Apples in the Garden (part 1 of 2)

Apples in the Garden (part 1 of 2)

When it comes to growing fruit, most people immediately think of apples. This is one quick decision that pays dividends because apples are generally easy to grow and very productive. A tree should start cropping within three years and then will produce apples for at least 50 years. Unlike pears, which need a sunny, sheltered spot, and plums, which flower so early their blossoms can be ruined so there is no crop, apples usually crop reliably and will grow in all but the soggiest and coldest areas. We grow fine apples here and the area is famous for its ‘Bramleys’.

Apples are highly adaptable and as well as trees, you can train young plants as ‘cordons’, single stems, planted at an angle of 45 degrees, that apple you to grow several varieties in a small area.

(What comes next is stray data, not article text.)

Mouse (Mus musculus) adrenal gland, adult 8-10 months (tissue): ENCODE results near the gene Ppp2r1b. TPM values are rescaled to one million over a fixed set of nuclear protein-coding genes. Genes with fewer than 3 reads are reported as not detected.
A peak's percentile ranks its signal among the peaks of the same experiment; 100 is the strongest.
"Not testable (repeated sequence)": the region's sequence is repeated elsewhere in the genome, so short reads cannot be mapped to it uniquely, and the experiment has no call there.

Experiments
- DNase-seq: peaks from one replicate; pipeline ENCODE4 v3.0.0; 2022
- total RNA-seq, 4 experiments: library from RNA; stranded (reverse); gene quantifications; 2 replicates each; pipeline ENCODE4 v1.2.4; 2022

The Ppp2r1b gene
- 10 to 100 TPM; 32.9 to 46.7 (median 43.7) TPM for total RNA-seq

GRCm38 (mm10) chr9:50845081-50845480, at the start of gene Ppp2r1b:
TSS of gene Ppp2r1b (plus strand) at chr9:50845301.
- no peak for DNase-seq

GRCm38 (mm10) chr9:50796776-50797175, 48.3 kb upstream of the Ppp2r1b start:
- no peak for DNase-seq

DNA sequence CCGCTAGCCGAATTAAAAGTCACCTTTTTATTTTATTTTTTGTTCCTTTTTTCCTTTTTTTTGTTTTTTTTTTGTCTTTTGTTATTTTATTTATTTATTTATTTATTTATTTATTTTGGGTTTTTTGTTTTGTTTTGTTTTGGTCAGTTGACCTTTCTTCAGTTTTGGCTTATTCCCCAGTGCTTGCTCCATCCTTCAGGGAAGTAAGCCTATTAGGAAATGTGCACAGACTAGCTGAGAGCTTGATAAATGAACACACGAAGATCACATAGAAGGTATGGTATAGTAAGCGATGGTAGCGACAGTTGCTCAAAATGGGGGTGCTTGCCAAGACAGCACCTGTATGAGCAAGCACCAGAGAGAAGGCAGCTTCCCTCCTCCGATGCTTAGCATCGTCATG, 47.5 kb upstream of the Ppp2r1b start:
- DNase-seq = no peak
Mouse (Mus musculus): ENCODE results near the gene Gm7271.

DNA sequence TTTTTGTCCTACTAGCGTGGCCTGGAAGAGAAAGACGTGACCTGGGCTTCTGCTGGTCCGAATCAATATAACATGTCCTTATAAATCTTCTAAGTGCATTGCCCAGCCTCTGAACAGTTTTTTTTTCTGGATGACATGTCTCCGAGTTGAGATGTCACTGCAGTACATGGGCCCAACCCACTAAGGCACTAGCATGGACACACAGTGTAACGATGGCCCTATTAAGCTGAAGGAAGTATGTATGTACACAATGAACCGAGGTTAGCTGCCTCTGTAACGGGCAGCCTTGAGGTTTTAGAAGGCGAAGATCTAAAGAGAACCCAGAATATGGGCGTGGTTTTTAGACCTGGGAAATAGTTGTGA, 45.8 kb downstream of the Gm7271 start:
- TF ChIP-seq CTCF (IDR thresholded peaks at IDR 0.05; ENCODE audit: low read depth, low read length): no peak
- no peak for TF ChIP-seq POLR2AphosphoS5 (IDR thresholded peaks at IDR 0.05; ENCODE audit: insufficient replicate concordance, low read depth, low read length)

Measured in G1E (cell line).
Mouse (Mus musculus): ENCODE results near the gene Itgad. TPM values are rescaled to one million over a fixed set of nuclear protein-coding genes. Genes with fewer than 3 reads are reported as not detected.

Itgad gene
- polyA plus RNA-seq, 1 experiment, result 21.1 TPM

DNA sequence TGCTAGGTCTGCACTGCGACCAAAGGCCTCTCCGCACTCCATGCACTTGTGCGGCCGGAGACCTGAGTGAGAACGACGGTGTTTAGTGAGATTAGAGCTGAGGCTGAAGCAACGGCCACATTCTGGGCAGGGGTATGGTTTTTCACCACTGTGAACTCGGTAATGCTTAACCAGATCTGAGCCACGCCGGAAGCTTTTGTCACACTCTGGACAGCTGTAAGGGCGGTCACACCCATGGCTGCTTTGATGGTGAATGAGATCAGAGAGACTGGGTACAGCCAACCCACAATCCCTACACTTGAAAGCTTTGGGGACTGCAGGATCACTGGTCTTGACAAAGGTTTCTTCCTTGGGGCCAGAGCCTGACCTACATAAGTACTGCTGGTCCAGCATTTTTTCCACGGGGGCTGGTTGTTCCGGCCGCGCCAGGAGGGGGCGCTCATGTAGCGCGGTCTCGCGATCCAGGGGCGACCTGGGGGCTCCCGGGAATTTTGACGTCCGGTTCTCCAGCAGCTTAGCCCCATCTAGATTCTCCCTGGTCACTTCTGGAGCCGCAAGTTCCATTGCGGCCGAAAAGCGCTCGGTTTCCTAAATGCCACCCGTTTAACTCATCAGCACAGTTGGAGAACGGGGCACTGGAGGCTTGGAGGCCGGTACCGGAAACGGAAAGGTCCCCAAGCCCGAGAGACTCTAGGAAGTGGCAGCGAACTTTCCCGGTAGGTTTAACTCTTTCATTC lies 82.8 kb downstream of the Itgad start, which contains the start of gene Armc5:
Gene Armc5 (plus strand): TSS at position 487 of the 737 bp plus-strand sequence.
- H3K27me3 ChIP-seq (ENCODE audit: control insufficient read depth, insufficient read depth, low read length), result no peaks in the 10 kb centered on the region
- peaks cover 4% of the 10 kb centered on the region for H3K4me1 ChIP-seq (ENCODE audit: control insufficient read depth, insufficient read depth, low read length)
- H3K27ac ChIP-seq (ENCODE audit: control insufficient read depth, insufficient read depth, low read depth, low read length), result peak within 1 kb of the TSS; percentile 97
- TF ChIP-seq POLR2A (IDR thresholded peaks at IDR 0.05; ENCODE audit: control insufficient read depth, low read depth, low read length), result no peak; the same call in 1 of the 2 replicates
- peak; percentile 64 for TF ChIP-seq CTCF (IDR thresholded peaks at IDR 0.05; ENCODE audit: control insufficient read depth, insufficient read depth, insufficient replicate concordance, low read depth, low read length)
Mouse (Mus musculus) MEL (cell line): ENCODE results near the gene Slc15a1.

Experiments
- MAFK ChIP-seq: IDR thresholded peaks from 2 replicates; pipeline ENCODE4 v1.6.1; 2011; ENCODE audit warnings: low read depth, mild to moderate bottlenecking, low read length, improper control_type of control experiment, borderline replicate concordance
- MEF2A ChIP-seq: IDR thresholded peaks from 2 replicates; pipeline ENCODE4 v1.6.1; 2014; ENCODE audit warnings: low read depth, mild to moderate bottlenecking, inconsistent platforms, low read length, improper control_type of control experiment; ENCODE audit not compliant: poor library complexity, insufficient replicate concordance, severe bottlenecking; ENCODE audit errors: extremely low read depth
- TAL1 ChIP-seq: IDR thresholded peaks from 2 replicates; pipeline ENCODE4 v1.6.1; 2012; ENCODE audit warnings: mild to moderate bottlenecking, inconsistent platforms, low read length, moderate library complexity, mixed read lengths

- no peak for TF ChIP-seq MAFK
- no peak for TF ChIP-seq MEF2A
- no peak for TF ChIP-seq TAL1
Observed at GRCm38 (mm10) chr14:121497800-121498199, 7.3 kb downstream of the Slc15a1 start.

Autumn is a great time to plant an apple tree (or better, two) especially as there are lots of local apples around to try so you can taste before you plant. But before we get that far there are a couple of technical issues. In general, apple flowers will not pollinate themselves so you need to plant two different varieties in your garden so they can pollinate each other. Apples are usually put into ‘pollination groups’ from 1-4 but this is basically based on flowering time so plant two varieties in the same or adjacent groups so you know they will be in flowers at the same time.

Then there are rootstocks. To control the ultimate size of the trees the chosen variety is grafted onto roots that control the size. The origin of the names need not concern us but M9 is very dwarfing and the tree will only reach about 2.4m high. Much rarer is M25 which is vigorous and the tree may exceed 5m high when mature. Most trees are grown on M26 or MM106 which are semi-dwarfing, producing trees that will be about 3m high when mature.

Post written by our resident gardening guru Geoff Stebbings from

Apples in the Garden (part 2 of 2)

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